Mornings, I will admit, are not my strong suit. If I'm not filming early, I like to sleep as much as I can. I try to wake up around 9am and get my day started, walk my dog, get my Starbucks fix in. Sometimes, I work out, sometimes I don't. I'm working on making my mornings more productive! At night I love to catch up on Netflix or Ru Paul's Drag Race, hang out with my boyfriend and our dog. Maybe drink some wine – it all depends on the day!
What do you find to be the most hectic part of your week?
Mondays and Tuesdays are usually the craziest just because there are so many emails coming in, but if I'm filming – I'm usually busy from Thursday to Monday. This is why I keep a physical and digital planner!
Do you practice any types of self-care?
SoulCycle is my self-care. I also just started boxing which is awesome, but outside of fitness I love to just detach. If I'm feeling stressed, I'll take a few hours and just be with myself and my own thoughts. I don't answer anyone's emails or calls and I regroup.
"If I'm feeling stressed, I'll take a few hours and just be with myself and my own thoughts. I don't answer anyone's emails or calls and I regroup."
What are some rituals you swear by in the name of self-care?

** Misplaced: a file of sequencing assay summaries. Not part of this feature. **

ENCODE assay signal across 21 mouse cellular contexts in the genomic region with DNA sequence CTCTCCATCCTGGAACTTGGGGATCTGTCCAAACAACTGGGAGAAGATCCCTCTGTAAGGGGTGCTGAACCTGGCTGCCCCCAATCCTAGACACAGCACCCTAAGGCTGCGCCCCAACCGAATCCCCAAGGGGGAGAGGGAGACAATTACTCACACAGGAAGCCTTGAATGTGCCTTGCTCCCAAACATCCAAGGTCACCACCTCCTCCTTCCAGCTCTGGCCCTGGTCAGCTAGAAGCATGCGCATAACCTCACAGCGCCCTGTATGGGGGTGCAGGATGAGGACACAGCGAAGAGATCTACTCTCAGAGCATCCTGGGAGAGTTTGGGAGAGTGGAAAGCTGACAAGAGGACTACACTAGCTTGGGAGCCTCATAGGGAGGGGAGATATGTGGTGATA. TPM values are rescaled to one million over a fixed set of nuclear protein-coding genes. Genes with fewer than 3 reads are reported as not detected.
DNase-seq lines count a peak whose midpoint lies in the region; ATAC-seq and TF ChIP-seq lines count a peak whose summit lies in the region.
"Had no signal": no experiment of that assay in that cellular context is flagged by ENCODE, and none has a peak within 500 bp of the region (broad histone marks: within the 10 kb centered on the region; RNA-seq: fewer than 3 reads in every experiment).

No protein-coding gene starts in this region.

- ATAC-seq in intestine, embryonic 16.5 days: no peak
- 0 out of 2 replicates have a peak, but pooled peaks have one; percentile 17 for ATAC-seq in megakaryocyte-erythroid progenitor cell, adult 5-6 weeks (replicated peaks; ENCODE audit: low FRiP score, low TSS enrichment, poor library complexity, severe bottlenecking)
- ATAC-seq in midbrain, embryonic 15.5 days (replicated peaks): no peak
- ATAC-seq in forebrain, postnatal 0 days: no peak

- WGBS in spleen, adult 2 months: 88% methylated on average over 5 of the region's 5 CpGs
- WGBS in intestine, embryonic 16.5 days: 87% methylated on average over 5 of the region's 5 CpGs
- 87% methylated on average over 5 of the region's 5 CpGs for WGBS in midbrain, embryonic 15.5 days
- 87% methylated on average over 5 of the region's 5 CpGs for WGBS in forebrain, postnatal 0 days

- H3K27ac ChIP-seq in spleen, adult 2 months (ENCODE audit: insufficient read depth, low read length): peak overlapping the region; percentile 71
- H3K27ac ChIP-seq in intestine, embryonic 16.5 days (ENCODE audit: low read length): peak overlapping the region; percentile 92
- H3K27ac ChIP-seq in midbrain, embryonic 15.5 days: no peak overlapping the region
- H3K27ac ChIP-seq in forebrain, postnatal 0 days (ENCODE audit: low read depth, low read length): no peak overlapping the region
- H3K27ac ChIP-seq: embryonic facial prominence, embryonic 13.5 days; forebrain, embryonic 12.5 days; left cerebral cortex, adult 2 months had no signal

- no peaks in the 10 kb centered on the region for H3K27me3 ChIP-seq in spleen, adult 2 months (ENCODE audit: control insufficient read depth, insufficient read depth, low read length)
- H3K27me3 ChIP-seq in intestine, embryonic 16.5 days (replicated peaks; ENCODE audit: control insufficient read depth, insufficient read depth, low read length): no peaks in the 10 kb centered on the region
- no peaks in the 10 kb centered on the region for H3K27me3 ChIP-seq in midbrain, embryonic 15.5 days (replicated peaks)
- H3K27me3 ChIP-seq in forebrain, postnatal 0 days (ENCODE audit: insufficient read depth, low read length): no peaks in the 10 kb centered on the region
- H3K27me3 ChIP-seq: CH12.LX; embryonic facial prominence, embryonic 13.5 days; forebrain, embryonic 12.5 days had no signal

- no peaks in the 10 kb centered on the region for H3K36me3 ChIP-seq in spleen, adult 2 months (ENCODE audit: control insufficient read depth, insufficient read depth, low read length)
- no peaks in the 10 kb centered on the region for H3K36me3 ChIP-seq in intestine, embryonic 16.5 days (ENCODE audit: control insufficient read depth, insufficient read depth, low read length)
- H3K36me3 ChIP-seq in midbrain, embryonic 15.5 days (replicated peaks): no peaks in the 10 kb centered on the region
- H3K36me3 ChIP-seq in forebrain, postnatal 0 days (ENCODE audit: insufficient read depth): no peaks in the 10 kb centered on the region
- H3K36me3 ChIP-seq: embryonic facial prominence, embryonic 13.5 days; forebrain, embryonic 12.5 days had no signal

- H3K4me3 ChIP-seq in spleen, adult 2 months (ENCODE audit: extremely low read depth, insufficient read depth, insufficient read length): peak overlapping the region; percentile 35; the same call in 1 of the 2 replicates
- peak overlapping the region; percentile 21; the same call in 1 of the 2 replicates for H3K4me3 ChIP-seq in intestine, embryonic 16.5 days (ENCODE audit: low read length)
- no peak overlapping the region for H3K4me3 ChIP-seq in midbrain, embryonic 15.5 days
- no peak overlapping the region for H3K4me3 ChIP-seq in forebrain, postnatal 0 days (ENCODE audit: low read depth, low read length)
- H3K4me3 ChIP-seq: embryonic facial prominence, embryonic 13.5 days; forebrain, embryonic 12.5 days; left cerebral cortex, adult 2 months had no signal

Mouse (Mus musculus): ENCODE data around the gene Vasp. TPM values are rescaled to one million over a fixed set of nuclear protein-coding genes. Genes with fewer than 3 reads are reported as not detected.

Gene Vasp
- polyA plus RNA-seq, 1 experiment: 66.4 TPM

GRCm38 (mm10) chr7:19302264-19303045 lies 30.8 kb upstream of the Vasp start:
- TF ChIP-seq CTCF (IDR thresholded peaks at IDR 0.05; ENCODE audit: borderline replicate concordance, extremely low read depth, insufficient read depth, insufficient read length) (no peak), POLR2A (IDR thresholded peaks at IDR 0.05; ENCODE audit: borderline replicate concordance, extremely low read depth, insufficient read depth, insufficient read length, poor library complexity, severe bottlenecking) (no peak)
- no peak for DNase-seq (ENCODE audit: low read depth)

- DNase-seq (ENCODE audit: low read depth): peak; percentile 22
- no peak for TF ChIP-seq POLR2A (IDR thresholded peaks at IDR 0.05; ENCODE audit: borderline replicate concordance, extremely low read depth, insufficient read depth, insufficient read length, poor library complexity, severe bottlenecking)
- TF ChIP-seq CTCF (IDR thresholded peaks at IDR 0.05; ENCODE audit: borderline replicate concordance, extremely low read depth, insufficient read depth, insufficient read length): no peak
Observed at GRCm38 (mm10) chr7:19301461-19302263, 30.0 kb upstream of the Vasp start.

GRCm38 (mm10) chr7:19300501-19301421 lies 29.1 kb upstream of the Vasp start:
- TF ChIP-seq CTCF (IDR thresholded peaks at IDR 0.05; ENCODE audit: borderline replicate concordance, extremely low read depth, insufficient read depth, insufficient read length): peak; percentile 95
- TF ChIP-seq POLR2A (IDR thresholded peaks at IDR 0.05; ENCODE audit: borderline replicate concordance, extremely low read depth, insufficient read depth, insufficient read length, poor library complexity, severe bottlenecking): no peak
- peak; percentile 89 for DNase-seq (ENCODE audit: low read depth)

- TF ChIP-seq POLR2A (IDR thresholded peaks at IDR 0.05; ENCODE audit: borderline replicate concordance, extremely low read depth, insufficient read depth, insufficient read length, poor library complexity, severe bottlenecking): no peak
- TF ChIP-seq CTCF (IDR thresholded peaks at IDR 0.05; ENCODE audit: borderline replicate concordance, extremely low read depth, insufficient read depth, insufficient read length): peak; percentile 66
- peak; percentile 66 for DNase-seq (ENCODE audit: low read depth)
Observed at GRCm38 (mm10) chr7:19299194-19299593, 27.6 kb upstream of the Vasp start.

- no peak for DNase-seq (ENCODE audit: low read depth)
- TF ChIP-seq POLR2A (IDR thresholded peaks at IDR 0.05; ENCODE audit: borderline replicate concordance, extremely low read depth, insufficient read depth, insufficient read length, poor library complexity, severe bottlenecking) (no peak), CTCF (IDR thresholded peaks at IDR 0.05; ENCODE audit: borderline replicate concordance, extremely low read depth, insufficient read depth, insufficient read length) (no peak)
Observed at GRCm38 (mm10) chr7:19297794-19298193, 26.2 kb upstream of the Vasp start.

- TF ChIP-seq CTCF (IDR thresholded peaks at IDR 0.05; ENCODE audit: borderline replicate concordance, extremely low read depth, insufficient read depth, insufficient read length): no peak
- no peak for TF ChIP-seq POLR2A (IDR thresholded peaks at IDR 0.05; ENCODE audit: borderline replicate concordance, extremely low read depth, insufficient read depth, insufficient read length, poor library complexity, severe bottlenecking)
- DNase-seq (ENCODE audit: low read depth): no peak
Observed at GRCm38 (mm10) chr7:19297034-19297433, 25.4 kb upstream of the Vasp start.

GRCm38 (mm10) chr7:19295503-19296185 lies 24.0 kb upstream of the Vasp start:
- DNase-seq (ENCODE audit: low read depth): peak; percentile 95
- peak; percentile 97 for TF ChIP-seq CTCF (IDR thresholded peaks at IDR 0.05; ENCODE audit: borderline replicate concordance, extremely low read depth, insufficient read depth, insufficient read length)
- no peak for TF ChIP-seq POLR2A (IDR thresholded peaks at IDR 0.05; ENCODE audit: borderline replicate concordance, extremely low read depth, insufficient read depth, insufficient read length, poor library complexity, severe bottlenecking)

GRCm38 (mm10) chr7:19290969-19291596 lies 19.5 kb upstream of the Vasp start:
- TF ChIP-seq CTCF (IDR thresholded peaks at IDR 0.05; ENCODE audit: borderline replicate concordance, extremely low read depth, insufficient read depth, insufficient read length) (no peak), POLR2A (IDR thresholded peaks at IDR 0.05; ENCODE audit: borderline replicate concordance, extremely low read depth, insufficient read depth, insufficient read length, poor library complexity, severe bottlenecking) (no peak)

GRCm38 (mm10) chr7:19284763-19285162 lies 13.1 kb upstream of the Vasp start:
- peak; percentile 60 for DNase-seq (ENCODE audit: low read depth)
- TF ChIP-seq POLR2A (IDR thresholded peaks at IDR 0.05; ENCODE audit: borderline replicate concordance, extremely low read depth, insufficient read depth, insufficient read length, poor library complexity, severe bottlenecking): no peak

A scalding hot shower, a glass of wine and some great Chinese food usually does the trick for me!
How do you find balance with:
I feel really lucky because my boyfriend and I both work in the entertainment industry. He's more behind the scenes, but he's always traveling with clients and we're coincidentally in the same place at the same time. One time I had to travel to Phoenix, AZ to film while he was in the same city for a music festival! It's always been like that and it really helps. It's also just great being with someone who gets the industry and my frustrations overall – we're constantly planning together and running ideas by each other, but even we have to set aside time with no phones and just enjoy one another.
My best friends and I talk every single day. Group chats are a lifesaver! We're always connected digitally, but seeing each other often is a struggle just because we live in different areas now. Whenever we're in the same town though, it's like we never left. Low-maintenance friendships are key for me. We have to be able to pick right back up where we left off, even if we haven't seen each other in a few months! They're super busy and successful too, so we're all on the same page.
Exercise/Health? Do you ever detox?
I have spurts of being really super active and then I won't work out for like a week. I want to be better at that but if I'm not as active, I'm usually doing a better job at watching what foods I'm indulging in. I've done cleanses before, but I'm not really a fan. I own my faults and just try to make them better, but I don't like to put too much pressure on myself in that arena.